His: Los Angeles police officers stopped him while he was trying to buy sleeping aids […]
Book excerpt: Adam Baldwin’s “Heroes and Villains of Finance” is a fascinating dive into the history of money as an institution, highlighting the fifty most significant figures that, rightly or wrongly, are responsible for the financial landscape we live in today.
According to the police, they found Brian Mulligan high on bath salts after “several” calls had been placed about a man in the area “trying to break into cars” that fit Mulligan’s description. He supposedly told them he was “tired,” which they say is why they drove him to a motel to get some shuteye. When he (allegedly) emerged hours later and started running through traffic despite officers’ orders to get out of the street, later assuming a “fight stance,” they decided it was necessary to deal with him in an aggressive manner. Didn’t want to, felt they owed it to him. According to Mulligan, this is what happened:
After he was badly injured in May by two LAPD officers, top Deutsche Bank executive Brian C. Mulligan alleged that police manufactured a report that painted him as a snarling, thrashing man who told the officers that he’d recently ingested drugs known as “bath salts.” But days before the May confrontation, Mulligan apparently told another officer in a different city a story similar to what appears in the LAPD report. He said he’d previously snorted “white lightning,” a type of bath salts, a synthetic drug, and believed that a helicopter had been trailing him, according to a Glendale police recording of the conversation. “I know this is gonna sound crazy, but I feel like there are people following me. I feel like there was a chopper, do you hear a chopper?” Mulligan said on the recording, which was obtained by The Times. “We don’t have a helicopter up in Glendale,” the officer replied.Officials with the Los Angeles Police Protective League, which represents LAPD officers, said the recording undercuts Mulligan’s version of his altercation with the LAPD officers, the subject of a $50-million claim he filed with the city, which is a precursor to a lawsuit…Mulligan alleged that the officers dragged him to a motel, threatened to kill him if he left and then, when they discovered he’d escaped, beat him so badly that he suffered 15 fractures to his nose and needed dozens of stitches.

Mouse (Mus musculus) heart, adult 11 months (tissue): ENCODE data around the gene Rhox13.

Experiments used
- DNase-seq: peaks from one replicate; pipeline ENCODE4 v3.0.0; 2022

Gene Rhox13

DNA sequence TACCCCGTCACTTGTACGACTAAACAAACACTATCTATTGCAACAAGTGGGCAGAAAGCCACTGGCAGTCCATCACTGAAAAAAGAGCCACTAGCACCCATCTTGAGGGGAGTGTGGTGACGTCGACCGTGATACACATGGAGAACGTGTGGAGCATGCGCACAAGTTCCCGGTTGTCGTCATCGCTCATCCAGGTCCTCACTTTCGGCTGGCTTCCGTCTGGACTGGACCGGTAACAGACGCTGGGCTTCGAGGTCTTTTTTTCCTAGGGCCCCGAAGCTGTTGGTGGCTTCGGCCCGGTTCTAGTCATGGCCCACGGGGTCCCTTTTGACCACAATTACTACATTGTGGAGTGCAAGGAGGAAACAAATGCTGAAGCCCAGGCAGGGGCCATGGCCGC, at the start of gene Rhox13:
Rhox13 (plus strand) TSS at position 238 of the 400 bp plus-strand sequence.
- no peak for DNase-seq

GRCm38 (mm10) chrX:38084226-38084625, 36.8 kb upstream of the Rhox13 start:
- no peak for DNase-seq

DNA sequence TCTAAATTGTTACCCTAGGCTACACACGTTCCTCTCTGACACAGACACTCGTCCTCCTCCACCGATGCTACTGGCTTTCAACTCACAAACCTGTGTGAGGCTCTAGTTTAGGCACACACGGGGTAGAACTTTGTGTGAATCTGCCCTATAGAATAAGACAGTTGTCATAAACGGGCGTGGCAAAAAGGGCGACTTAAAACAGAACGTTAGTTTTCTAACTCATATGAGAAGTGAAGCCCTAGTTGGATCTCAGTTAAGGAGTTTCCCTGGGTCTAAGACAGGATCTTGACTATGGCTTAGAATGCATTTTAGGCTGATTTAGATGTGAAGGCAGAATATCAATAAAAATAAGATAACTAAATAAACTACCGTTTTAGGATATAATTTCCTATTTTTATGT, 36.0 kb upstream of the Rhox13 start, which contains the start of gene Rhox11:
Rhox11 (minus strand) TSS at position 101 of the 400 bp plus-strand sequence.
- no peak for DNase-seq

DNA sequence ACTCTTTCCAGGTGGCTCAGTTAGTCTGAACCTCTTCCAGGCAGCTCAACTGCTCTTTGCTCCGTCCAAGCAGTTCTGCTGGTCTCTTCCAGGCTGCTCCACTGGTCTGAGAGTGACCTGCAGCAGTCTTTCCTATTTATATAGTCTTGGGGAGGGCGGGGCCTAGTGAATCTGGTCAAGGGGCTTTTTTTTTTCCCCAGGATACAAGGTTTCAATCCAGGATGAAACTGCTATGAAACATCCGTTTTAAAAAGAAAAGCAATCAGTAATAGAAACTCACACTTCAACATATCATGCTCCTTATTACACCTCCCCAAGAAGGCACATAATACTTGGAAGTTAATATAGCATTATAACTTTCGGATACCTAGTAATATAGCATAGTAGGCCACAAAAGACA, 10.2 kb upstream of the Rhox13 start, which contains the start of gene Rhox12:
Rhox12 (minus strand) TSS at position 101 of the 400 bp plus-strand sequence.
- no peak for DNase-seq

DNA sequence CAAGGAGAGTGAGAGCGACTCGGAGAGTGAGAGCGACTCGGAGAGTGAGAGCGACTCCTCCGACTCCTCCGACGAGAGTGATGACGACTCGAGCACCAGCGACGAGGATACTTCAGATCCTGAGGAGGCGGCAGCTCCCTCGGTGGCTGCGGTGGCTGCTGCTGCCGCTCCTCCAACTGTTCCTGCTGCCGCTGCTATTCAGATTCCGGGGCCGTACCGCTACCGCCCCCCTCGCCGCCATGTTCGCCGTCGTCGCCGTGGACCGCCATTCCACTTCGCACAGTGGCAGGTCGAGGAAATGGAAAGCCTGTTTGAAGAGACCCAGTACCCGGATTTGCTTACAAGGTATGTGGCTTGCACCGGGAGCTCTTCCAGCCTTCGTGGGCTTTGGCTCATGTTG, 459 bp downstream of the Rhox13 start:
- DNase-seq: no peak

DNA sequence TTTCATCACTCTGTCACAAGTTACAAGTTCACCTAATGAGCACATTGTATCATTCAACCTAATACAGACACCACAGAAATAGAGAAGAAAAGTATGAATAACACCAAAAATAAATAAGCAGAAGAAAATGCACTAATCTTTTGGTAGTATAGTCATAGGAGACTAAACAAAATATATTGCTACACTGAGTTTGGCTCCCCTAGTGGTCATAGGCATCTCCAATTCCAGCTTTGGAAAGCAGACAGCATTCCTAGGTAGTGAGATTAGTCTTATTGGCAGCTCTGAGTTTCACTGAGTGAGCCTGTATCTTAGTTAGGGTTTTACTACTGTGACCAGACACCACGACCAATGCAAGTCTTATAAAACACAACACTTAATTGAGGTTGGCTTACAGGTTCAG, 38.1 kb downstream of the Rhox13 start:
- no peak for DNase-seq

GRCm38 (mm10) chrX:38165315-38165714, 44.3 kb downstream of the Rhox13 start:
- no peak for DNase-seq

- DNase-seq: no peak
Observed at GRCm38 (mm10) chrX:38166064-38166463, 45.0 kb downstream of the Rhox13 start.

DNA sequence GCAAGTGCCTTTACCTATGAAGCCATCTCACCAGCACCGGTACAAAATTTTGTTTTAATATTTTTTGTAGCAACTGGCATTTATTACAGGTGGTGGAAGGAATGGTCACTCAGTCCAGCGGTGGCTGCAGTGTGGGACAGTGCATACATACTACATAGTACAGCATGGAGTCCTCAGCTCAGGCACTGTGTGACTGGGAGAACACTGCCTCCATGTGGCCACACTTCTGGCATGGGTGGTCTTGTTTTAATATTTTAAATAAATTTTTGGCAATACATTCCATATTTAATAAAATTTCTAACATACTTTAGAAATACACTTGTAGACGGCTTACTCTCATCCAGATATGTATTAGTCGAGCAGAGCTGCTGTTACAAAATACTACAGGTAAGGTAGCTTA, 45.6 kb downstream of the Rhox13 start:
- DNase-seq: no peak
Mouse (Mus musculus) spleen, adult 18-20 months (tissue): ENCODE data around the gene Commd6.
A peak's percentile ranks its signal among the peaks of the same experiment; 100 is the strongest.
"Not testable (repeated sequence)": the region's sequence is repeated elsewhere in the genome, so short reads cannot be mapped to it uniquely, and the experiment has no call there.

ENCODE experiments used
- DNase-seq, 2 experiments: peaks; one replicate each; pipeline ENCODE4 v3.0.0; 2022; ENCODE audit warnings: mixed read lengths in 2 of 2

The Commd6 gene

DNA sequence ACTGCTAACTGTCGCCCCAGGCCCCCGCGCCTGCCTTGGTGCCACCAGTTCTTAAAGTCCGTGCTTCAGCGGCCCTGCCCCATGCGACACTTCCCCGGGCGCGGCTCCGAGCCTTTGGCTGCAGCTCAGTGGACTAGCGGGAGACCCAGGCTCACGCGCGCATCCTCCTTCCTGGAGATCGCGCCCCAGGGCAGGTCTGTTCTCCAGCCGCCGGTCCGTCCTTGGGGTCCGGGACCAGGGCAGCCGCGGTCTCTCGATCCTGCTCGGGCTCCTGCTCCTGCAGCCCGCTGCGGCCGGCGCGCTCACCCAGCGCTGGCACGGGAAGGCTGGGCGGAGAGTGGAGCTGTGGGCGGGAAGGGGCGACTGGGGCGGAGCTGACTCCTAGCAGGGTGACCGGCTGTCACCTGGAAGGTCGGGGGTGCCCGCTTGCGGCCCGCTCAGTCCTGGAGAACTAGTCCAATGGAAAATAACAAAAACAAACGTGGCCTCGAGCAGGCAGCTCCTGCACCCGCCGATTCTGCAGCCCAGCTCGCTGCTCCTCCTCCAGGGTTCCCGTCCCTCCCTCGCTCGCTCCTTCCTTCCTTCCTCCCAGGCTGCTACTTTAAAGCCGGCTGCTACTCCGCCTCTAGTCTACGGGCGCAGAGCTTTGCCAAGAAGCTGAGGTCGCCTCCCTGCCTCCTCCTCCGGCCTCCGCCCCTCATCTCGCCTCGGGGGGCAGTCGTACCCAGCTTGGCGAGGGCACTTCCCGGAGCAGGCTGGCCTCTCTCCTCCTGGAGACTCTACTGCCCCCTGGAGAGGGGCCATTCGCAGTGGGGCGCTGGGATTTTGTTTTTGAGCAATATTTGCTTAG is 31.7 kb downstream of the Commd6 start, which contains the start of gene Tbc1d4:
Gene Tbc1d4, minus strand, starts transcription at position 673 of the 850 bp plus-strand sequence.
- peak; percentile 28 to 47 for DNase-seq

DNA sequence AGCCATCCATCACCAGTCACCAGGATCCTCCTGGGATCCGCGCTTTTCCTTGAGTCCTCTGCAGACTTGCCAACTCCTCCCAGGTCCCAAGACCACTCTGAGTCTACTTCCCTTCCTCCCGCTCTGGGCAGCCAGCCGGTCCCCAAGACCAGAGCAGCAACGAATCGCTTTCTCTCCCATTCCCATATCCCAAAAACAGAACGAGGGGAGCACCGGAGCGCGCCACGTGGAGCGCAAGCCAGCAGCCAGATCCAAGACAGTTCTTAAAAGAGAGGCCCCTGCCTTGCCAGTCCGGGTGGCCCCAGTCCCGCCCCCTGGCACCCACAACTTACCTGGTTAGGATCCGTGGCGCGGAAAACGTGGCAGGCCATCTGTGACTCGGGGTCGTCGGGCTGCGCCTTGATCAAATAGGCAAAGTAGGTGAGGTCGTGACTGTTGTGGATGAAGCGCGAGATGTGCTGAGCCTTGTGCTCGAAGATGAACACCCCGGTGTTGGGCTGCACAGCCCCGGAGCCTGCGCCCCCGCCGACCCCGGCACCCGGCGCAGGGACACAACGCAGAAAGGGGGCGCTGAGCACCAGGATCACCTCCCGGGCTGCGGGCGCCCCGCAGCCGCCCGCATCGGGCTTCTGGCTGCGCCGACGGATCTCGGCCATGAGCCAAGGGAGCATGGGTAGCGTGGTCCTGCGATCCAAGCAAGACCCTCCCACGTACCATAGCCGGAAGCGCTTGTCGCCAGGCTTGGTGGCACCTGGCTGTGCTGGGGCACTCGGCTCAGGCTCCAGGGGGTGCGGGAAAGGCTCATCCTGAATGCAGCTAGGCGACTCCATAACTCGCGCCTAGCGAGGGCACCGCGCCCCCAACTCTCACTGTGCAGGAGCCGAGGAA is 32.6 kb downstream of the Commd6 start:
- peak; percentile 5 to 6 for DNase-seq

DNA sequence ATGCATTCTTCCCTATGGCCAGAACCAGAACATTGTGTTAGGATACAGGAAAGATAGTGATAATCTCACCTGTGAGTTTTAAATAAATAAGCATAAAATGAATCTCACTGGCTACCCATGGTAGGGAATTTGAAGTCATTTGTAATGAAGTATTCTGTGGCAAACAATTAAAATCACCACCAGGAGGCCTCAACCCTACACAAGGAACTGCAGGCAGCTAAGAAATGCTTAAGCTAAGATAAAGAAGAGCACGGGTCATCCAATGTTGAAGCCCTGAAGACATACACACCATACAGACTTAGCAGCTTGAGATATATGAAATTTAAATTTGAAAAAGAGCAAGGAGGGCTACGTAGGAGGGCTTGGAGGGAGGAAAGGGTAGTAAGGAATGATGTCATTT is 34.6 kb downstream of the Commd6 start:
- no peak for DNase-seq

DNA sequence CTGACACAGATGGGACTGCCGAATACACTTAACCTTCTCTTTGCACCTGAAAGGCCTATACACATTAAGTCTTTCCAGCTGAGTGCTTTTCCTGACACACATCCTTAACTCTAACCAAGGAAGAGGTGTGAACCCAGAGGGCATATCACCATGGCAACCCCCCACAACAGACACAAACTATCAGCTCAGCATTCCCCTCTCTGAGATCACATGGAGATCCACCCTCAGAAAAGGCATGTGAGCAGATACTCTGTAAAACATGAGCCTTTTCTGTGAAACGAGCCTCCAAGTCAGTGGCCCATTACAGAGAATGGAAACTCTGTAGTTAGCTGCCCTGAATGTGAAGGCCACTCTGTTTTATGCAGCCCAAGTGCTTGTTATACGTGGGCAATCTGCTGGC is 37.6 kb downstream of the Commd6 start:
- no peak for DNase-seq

Mulligan said he felt “a little paranoid” during the sometimes-rambling, 11-minute exchange. He told the officer that he’d recently purchased some bath salts at local pot shops. Mulligan said he’d snorted bath salts at least 20 times but, as of that day, had not used any for roughly two weeks. “How long does this stuff stay in your…system, man, how’s it legal!” he said on the recording…The officer described bath salts as “a close relative of methamphetamine” and encouraged him to see a doctor or drug counselor. “I mean, my wife knows,” Mulligan said. “OK,” the officer replied, “you need to get on top of this before it gets on top of you.”
A couple weeks back, Deutsche Bank vice chairman and managing director Brian Mulligan filed a claim with the city of Los Angeles, letting people know he intended to sue for $50 million over an incident that took place involving the LAPD, which left the media banker with “a broken shoulder blade and 15 nasal fractures.” According to Mulligan, police officers abducted him from a street corner, drove him to a motel, told him to wait there for a few hours, and then beat him so “ruthlessly” he “barely looked human” when they were done. According the LAPD, several calls had been placed about a man in the area “trying to break into cars” that fit Mulligan’s description. They confronted the guy, who told them he was tired, which was why they drove him to the motel. He emerged hours later, started running through traffic, failed to heed their orders to get out of the street and assumed a “fighting stance,” hence the need to deal with him in an aggressive fashion. At the time, a spokesman for the LA County DA’s office said that there are no plans to file criminal charges and that the office would simply like to “have a discussion” with Mulligan to advise him on “how best to follow the law so that incidents like this don’t occur again.” Also, it’s possible he was experimenting with bath salts.